unbrokenYou Can Take It, You Can Make It


Stars: Jack O’Connell, Domhnail Gleeson, Garrett Hedlund, Finn Wittrock and Miyavi
Director: Angelina Jolie
Scriptwriters: Joel Coen, Ethan Coen, Richard LaGravenese and William Nicholson from the book by Laura Hillenbrand
Composer:  Alexandre Desplat
Cinematographer: Roger Deakins
Universal Pictures
Rating: PG 13 but with scenes of torture and warfare
Running Length: 138 minutes


The man this film is about, Louis Zamperini, died in July 2014 of the age of 97. After seeing this film, you will wonder how he made it to that remarkable age. The human body can take just so much deprivation and abuse, but as is stated in the film, “You can take it, you can make it,” and made it, he did.  “Unbroken,” from Laura Hillenbrand’s best selling book, is a story of survival with a capital “S.” Who directs this emotional roller coaster? Angelina Jolie, in her second film as director, and she nails it. As once stated in a news report, Jolie-Pitt may give up acting for directing. Go for it, girl, you've got what it takes.


The story is told with flashbacks and done seamlessly, as well. We see that young Louis is of Italian heritage and teased because of it. He learns how to defend himself and finds he has skill as a runner, particularly long distances. Soon, he is noticed, in training and off to the Olympics where, against all odds, he wins. This is Part One of his life. Part Two is being in the WWII military and part of a flying squadron with narrow escapes. He has good friends with the crew, but eventually, their luck runs out and the plane crashes in water. Several men survive, Jack, included, and they spend nearly 40 days afloat (sharks, lack of water, sunburn) before being rescued….by the enemy, the Japanese. Now, comes Part Three of Jack’s life, trying to survive a brutal Japanese prison camp under the rule of “The Bird” (Asian rock star Miyavi), who hasn't met an American he doesn't beat to a pulp. The film is rated PG 13, but the brutality of the camp really stretches this rating. Beware, and the word “unbroken” is given new meaning.


Jack O’Connell, a new name to American audiences was selected for this role by the director because she saw something wild in him and that is what is needed for a role in which you lose weight (prison time) and have to look haggard most of the time. There is so much to portray as an actor, both emotionally and physically, and O’Connell does it well. Also, Domhnail Gleeson, Finn Wittrock and Garrett Hedlund as his military crew and in camp, do the same---have to have a little wild in them, also. The camera is right there with them and the audience will feel gritty at the end of the film, as though they, too, had physically experienced this.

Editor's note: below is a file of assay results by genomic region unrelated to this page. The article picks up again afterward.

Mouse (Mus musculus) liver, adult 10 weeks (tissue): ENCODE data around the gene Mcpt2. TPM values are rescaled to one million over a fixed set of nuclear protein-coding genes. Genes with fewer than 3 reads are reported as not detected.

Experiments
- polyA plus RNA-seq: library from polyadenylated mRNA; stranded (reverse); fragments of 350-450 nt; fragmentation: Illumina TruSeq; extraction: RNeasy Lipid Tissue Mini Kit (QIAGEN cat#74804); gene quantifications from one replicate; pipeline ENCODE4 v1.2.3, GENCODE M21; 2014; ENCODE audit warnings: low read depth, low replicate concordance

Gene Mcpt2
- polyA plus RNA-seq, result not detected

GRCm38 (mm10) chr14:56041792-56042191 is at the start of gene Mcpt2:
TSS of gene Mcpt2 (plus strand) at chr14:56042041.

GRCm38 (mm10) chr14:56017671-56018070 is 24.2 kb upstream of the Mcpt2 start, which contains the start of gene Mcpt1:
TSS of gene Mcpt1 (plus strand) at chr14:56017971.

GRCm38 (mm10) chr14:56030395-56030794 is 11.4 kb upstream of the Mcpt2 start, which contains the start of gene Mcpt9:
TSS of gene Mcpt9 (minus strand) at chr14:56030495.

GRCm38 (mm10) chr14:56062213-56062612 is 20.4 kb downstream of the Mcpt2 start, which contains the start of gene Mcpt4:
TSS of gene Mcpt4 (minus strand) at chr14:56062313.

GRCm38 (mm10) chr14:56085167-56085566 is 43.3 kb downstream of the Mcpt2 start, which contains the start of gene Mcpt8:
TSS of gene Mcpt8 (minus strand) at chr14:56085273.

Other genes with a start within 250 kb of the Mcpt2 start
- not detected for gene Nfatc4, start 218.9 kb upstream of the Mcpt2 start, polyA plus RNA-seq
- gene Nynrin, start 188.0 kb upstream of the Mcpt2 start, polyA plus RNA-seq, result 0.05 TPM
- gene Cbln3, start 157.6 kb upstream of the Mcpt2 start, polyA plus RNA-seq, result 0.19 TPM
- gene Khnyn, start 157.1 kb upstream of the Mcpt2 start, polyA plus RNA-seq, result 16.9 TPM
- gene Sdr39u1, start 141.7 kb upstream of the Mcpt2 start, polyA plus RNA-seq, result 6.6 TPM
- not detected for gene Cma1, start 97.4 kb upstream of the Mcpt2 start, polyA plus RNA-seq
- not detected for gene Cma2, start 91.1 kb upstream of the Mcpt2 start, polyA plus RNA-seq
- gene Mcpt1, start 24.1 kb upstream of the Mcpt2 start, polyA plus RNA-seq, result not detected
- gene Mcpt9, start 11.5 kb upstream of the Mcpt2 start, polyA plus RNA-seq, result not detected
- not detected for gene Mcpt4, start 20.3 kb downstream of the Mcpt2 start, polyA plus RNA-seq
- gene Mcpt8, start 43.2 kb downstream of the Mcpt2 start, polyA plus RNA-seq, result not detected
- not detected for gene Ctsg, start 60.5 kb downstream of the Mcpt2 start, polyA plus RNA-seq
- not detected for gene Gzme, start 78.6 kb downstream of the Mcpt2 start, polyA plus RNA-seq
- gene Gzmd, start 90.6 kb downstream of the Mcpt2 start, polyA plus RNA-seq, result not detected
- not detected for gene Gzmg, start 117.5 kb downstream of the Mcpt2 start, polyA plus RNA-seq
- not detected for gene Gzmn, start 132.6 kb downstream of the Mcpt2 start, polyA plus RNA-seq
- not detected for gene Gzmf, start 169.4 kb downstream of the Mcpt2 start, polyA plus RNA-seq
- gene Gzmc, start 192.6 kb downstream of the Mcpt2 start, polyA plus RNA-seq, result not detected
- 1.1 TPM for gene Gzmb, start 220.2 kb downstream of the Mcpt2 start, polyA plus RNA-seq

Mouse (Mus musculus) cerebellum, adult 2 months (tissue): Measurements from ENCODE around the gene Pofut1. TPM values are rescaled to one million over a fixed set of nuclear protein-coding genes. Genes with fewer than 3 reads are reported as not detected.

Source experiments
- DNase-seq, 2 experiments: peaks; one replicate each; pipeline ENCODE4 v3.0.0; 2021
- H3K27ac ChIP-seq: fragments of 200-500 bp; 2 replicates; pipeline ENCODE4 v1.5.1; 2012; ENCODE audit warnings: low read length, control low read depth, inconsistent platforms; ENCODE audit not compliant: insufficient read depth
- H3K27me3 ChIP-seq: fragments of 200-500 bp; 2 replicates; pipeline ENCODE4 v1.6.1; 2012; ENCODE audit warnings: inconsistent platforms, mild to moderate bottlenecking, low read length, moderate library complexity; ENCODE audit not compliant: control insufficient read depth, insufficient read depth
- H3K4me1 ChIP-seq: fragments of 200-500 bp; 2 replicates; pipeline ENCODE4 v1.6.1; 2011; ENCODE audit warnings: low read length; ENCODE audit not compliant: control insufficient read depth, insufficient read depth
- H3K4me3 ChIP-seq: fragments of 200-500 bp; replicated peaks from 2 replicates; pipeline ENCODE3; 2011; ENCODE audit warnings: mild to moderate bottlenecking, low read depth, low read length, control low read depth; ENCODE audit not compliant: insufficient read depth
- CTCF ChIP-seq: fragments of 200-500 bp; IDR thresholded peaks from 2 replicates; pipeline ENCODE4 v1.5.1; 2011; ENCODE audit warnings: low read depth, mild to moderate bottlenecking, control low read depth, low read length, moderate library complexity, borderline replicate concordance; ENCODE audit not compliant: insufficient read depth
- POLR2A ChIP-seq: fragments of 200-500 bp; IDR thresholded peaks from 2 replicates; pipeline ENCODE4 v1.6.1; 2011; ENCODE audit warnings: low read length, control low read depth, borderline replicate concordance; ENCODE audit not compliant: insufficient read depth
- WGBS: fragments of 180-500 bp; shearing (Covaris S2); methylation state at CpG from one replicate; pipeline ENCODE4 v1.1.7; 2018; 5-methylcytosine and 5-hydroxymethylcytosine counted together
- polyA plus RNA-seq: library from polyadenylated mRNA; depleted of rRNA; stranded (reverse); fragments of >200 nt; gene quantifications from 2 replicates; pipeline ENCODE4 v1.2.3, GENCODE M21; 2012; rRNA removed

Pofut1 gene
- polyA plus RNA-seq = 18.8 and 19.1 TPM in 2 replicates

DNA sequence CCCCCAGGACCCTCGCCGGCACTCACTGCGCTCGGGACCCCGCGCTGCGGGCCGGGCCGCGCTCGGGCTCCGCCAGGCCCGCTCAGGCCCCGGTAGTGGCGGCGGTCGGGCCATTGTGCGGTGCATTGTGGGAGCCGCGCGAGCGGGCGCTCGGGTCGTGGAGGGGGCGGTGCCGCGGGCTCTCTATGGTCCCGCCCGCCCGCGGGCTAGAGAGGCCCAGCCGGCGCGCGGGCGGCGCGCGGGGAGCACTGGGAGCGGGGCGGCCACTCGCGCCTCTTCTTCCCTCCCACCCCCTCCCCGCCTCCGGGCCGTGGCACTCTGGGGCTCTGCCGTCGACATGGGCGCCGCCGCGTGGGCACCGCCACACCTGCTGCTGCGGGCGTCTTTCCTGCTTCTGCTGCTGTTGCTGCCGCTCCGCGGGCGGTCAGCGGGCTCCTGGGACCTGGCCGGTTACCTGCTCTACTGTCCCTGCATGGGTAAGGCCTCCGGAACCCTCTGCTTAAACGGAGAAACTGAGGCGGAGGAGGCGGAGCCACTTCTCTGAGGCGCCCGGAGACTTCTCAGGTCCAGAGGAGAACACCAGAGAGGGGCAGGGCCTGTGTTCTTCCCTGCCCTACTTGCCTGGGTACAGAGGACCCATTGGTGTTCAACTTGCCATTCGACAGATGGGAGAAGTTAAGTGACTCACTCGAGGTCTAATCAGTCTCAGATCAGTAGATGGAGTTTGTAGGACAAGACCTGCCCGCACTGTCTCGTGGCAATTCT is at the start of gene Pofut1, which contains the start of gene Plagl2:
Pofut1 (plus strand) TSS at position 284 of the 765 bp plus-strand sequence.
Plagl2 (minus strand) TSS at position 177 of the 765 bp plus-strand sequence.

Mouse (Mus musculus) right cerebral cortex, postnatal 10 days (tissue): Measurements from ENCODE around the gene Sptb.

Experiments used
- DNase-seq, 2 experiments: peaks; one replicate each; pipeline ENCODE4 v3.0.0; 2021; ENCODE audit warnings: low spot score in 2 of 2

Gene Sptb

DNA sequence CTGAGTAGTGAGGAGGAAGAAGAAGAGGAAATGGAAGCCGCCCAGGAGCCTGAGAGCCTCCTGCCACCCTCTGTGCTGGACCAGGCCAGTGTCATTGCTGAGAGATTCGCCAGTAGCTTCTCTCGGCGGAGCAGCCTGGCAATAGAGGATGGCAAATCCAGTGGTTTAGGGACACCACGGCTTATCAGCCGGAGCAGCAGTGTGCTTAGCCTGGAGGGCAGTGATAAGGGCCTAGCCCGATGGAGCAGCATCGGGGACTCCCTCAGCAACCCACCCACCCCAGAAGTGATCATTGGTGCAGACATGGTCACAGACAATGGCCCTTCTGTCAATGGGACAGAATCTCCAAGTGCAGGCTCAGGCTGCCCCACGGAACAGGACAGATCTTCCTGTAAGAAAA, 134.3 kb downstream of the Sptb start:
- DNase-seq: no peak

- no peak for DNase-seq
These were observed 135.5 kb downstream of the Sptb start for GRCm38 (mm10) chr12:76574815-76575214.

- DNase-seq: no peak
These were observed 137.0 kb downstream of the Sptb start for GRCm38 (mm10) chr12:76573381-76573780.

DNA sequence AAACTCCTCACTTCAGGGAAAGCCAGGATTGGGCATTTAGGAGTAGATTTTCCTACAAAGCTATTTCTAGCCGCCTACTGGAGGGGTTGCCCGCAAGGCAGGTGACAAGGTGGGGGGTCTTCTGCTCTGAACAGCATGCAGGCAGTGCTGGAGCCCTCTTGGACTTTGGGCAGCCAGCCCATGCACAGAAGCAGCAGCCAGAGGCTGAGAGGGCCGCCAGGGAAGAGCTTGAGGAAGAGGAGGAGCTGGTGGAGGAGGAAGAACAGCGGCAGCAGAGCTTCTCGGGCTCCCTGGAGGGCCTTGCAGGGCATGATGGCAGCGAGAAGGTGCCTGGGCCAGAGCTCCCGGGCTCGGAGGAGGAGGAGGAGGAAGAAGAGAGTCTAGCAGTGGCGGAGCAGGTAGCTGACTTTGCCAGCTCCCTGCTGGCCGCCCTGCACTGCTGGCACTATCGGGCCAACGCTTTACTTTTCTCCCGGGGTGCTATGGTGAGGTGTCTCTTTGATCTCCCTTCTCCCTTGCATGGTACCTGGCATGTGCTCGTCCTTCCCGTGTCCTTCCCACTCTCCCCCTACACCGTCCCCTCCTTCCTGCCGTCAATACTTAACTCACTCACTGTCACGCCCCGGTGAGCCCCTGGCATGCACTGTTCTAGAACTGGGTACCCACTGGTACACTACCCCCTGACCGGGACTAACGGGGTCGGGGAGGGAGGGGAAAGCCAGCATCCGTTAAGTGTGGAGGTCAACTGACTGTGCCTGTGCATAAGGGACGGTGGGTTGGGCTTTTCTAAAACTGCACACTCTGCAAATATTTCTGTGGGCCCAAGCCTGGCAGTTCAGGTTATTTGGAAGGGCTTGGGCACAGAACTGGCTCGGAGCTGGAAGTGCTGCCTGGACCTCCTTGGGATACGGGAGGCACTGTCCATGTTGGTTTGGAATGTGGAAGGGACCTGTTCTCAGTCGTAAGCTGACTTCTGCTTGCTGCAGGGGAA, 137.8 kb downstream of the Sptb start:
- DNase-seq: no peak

The leader of the prison camp, a tall man among Asian’s and nicknamed “The Bird” is an Asian rock star called Miyavi, who pretends to be sympathetic to the prisoners, then hits them repeatedly with a large baton. When he finds that there is an Olympic star in his camp, things go from bad to worse. Continually, we go from Jack’s youth and Olympic years to present day in the prison camp and see how a young man can have such concentration and power within to survive. He has a will of iron and this is more powerful than an ocean or an Asian baton. It is the kind of story you would think is fiction, but it turns out to be true.


Along with the story is Roger Deakins' cinematography with beautiful vistas of sky, sea, land and then down to the earth where torture is the name of the game. The soundtrack, by Alexandre Desplat is equally effective, as it is in another film opening during the holiday season, Benedict Cumberbatch’s “The Imitation Game.”


Director Angelina Jolie’s first film was three years ago and titled “In the Land of Blood and Honey” about war in Bosnia. This second war film is on a larger scale and she has a keen eye for placement of actors and use of the camera. “Unbroken” is an impressive story of one man’s life and how he could have died several times through the years, but fate had him going onward to life in his nineties. An extraordinary achievement for someone who discovered as a youth that he liked to run.


Copyright 2014 Marie Asner